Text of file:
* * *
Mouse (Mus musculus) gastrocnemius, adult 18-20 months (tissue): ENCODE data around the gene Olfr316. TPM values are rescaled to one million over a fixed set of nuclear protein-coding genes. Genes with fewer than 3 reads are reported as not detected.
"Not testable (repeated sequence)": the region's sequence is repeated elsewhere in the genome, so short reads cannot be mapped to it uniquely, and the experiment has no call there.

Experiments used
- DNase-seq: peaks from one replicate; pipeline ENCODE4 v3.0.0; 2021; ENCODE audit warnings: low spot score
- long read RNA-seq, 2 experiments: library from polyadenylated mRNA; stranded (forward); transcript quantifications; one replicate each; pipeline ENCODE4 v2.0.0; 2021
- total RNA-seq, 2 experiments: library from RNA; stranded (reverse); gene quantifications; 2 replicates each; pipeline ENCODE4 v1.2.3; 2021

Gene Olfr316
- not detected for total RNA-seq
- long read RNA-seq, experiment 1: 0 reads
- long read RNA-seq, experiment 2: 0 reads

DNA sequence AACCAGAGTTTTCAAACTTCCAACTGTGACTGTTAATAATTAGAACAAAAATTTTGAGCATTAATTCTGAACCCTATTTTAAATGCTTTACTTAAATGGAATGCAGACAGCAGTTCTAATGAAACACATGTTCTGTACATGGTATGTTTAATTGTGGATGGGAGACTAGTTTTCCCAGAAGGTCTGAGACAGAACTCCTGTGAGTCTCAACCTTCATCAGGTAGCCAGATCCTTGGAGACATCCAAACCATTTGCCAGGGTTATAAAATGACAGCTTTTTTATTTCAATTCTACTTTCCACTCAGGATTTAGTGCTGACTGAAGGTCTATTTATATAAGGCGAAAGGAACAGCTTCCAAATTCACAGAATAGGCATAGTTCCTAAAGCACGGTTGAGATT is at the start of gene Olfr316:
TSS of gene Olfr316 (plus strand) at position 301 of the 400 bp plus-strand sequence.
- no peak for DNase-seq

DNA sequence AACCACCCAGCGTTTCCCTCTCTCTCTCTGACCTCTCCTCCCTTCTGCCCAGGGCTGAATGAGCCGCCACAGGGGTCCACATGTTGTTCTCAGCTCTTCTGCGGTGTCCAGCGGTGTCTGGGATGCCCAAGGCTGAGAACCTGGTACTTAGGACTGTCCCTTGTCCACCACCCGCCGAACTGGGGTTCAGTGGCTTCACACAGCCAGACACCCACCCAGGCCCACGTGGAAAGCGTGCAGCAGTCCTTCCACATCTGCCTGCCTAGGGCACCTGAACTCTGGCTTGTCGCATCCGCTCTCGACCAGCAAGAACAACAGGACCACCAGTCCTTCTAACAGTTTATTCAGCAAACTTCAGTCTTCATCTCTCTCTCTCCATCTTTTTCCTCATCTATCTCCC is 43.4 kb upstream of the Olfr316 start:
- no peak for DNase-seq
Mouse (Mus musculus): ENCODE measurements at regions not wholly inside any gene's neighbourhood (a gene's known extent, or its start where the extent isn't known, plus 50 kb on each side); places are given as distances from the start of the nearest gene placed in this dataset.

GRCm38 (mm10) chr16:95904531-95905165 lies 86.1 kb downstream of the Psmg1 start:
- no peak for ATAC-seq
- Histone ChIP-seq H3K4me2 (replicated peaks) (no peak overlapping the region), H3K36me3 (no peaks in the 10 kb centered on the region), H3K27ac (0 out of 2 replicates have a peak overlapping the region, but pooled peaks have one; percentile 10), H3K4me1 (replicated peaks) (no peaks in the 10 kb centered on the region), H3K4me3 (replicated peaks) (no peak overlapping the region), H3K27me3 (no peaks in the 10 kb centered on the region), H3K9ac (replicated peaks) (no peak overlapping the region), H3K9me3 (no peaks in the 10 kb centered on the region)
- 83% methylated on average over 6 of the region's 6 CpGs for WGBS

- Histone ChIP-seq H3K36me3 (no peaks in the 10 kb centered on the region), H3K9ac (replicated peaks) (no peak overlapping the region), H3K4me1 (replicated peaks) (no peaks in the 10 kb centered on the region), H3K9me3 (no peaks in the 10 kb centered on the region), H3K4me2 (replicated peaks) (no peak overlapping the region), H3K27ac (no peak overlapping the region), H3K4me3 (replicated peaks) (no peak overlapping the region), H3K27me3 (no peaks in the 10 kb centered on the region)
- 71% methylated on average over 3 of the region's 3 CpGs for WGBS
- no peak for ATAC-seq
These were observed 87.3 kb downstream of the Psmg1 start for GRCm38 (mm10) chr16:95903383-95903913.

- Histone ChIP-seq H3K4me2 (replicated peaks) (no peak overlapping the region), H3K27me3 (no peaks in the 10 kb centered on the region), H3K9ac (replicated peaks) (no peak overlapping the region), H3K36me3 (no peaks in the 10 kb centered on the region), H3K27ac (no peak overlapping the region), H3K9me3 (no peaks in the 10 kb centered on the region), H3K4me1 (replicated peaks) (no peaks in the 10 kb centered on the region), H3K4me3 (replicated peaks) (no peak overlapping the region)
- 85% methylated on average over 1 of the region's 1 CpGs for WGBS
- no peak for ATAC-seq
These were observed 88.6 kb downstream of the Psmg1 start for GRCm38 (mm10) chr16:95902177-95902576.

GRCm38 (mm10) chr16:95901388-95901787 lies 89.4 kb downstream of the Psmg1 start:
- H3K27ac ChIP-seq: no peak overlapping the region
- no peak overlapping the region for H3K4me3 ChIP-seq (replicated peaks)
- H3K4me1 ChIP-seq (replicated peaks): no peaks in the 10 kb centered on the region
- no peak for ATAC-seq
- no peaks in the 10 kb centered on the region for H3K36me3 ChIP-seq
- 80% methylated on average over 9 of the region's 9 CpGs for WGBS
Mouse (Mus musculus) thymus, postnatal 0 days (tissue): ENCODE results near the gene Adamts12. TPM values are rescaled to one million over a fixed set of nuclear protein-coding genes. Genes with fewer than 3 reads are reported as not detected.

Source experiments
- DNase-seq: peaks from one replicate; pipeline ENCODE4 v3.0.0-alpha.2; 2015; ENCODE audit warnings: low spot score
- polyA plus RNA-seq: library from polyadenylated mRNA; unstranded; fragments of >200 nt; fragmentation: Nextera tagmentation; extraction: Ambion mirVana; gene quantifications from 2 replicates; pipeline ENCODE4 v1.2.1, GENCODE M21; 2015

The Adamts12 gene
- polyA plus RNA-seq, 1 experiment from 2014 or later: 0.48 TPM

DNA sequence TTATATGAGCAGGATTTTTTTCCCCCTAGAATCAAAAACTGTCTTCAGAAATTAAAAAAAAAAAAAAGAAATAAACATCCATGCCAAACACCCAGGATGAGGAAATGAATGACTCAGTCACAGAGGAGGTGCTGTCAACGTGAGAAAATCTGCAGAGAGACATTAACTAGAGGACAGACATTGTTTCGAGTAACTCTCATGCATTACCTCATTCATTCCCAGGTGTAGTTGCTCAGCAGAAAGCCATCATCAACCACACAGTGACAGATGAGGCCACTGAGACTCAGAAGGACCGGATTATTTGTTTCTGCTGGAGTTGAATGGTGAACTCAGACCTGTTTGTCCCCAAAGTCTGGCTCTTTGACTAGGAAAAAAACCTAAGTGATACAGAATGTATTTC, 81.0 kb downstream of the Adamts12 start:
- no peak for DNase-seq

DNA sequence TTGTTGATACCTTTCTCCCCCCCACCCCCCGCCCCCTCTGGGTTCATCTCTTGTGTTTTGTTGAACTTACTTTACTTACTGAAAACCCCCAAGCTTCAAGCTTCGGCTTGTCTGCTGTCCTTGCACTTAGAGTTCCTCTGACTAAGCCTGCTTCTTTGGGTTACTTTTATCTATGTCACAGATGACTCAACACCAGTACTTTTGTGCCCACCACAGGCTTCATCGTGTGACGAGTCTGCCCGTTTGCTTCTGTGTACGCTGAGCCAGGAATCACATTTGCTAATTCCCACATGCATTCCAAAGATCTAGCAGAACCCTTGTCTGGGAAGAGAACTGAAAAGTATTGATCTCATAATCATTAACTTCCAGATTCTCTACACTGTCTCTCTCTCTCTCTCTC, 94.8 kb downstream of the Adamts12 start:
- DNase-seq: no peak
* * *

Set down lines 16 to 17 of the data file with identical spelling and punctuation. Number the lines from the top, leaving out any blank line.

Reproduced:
Mouse (Mus musculus): ENCODE measurements at regions not wholly inside any gene's neighbourhood (a gene's known extent, or its start where the extent isn't known, plus 50 kb on each side); places are given as distances from the start of the nearest gene placed in this dataset.

GRCm38 (mm10) chr16:95904531-95905165 lies 86.1 kb downstream of the Psmg1 start: